Smile for White Supremacy No More
Instagram’s hashtag #Blackmensmiling beams with the faces of Black men in spite of a world against us. The demand to smile is implicit when entering public spaces to make White people feel safe and unthreatened. Not doing so jeopardizes our safety resulting in police calls — solely out of anxiety and fear — , aggression, denial of service, racial profiling, or even job termination. Forced contortion of our faces to accommodate White anxiety is White supremacy.
Sometimes I retain my smile in protest for all the times it has been unjustly stolen rendering me powerless in self-expression. What’s in a disingenuous empty smile? Smiling like a Cheshire Cat won’t destigmatize me as threatening. A big toothy grin won’t reprogram sociobiological responses equating us to spiders and snakes. No smile will make me equal to you. We are entitled to express a gamut of emotions without castigation, and yes this includes anger. We are no longer Le Nègre Joyeux, forced to dance. We owe you nothing.
White people must now smile for us
Smile to make us comfortable around you. Granting us cultural membership doesn’t pose a threat to your survival, yet hegemonies continue to kill and marginalize minorities. White terrorism is most prolific. Who is to say you won’t choose upon whim to enslave (again), lynch, murder, rape, steal, plague, falsely accuse/imprison/execute, deny jobs and opportunities, or fire us at anytime?
Smile. Let me pretend to feel a part not apart. Give me a taste of being on the in-group team, valued, equal and wholly human. Sirens and blue lights riddled me with fear when driving. Running up to my car with guns pointed at my head left me too scared to drive again (thank you Chicago Police Department!). My heart will always jump worldwide when I see police; I cross the street now, just like you when you see me at night. Please smile next time though.
Smile when I shop your store or visit your establishment. Shouting, “Can I help you?” before my foot is even in the door signals difference, aversion to my presence and not belonging. Don’t follow us either; over attention and racial profiling is racist. I bring you new hard-earned black dollars, not old money legacy wealth. See, I am not the anxiety inducing threat your family and society/TV have socially conditioned you to believe.
Smile at work. I am the valueless token, who you fiddle with in your pocket, and only tolerate to fill cracks in your deeply institutionally racist facade. Tokenism is white supremacy. Smile, I am alone in a company who refuses to learn my cultural repertoire forcing me to code switch imprisoned in institutionalized racism. Smile, I am the unrelatable disgruntled coworker you ignore at meetings, and no one says “Hello” to upon entering the room.
Smile, it’s okay to sit next to me on the train. Don’t get up; I bid you no harm, just traveling like you. Patting for your wallet or clutching/moving your purse means I’m a thief. Stop that. Also, say “excuse me” when in my way. Don’t expect me to go around you. Space is equally mine; excuse yourself for attempting to physically marginalize me in addition to your continued sociological depravity.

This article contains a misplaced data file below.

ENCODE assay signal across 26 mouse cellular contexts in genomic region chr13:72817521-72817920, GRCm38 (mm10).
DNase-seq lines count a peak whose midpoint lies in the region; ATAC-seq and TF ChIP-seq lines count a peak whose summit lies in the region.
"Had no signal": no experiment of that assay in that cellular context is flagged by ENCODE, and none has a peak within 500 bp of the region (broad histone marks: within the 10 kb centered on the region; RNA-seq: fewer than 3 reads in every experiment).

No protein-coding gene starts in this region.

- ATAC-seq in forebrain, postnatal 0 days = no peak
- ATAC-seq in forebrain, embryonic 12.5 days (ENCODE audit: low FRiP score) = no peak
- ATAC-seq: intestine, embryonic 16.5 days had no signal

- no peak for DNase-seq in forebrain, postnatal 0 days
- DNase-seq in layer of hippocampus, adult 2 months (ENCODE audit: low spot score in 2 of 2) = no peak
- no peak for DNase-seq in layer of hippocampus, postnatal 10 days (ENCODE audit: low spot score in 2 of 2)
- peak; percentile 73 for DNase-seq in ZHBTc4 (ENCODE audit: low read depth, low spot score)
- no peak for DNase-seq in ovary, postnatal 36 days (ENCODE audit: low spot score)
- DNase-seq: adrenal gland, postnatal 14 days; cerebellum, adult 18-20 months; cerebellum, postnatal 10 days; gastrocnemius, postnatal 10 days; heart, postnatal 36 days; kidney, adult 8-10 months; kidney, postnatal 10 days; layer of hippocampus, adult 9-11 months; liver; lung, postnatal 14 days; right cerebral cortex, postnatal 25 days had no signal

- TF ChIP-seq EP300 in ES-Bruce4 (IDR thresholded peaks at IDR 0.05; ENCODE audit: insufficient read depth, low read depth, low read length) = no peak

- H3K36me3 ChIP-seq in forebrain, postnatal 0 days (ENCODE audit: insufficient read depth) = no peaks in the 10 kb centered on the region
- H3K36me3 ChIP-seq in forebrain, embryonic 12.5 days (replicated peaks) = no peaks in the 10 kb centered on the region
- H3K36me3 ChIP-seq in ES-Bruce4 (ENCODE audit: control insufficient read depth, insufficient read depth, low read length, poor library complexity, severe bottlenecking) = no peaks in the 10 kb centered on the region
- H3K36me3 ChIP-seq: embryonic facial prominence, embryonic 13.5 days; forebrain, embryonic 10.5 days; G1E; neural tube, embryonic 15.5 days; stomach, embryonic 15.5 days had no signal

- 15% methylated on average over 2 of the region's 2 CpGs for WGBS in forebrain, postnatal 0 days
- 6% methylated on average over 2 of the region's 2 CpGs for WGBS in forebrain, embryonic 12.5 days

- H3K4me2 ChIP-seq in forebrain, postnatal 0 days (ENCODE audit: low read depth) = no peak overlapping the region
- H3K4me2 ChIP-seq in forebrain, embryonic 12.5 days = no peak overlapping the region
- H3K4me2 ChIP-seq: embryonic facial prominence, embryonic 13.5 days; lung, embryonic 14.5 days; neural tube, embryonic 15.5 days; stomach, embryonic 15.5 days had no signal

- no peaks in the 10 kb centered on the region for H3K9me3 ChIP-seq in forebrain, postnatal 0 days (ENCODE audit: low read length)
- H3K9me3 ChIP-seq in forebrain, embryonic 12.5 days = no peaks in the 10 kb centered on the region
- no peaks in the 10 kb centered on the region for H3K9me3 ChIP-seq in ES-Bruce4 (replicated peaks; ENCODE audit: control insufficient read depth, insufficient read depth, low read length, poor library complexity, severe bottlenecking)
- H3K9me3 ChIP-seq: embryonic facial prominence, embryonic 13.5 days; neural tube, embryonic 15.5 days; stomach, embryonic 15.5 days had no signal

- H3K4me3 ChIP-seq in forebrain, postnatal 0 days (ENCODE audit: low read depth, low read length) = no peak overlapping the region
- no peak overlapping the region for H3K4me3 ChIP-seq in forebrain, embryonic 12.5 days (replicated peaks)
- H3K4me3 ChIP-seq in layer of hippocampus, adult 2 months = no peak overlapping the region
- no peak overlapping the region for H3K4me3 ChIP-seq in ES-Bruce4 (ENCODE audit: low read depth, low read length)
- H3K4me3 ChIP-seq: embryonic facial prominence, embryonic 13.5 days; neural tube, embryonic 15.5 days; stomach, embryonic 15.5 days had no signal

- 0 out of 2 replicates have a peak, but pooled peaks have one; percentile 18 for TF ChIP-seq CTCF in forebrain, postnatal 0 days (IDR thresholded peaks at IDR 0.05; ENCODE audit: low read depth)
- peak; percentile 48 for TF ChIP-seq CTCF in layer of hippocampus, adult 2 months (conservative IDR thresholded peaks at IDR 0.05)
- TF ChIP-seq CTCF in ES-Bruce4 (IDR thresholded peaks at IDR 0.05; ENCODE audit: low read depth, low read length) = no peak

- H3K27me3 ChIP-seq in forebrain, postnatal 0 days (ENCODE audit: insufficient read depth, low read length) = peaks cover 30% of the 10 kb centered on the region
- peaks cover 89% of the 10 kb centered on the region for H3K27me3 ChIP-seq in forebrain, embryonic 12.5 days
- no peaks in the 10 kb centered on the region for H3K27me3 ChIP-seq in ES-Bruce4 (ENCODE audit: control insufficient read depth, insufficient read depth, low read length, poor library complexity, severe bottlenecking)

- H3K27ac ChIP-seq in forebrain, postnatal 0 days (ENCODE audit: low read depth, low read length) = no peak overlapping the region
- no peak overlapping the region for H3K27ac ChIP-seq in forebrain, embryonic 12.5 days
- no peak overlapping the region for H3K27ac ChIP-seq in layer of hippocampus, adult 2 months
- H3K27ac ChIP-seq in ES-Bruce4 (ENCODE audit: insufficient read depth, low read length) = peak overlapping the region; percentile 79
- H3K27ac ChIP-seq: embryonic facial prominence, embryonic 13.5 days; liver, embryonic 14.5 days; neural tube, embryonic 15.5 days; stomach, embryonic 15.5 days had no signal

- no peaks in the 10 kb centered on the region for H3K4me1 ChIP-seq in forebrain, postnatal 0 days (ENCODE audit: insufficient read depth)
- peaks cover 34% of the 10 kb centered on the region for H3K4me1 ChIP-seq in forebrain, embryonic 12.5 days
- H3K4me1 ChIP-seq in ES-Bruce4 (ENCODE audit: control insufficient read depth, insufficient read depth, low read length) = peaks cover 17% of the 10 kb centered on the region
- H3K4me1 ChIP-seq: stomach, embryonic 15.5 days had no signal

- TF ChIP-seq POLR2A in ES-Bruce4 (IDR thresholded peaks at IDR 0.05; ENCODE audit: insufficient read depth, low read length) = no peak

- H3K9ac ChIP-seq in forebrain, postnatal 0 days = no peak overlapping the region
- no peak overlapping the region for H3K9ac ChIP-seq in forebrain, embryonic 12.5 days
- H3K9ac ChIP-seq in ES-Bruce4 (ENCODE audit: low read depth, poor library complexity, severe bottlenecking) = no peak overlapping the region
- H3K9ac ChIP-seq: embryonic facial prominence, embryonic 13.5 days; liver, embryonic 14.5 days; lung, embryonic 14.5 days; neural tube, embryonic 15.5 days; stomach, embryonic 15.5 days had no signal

My smile is a gift
I share my smile by choice. You are not entitled to it. It is powerful. It is a privilege to be earned. It is a gift. My smile is a temporary silent grant of trust to you for my physical and emotional safety, not a circus trick to be performed at your beckoning. Take care of it. When you see it, a mask gnarled by racism, micro-aggressions, a lifetime of daily assaults on dignity, and a history of involuntary servitude is cautiously grinning back at you. Be blessed.
Who should be smiling now?
This article was in part inspired by a recent denial of service by Richard Anderson at the pharmacy on Koppenplatz 13–14, 10115 in Berlin Germany. Because I did not smile and had my headphones on, he perceived me as “unfriendly” and snatched my prescription. Upon correction, he refused to fill my prescription.
Noted conductor, educator and social justice advocate Brandon Keith Brown seeks to engineer society from the podium by decreasing the racial stigmatization of underrepresented minority classical musicians. Brown is a prizewinner and the audience favorite of the 2012 International Sir Georg Solti Competition for Conductors, and guest conducts prominent European orchestras including the Rundfunk Sinfonieorchester-Berlin, Badisches Staatskapelle, Staatskapelle Weimar, members of the Vienna Philharmonic, and the Jena Philharmonie among others. Upcoming debuts include the Konzerthaus Orchestra Berlin, WDR Funkhaus Orchestra Köln and the Bilkent Symphony Orchestra. He is a student of David Zinman, Lorin Maazel, Kurt Masur and Gustav Meier. Initially trained as a violinist, he attended the Oberlin Conservatory of Music studying under Roland and Almita Vamos.
For more information and speaking request: www.brandonkeithbrown.com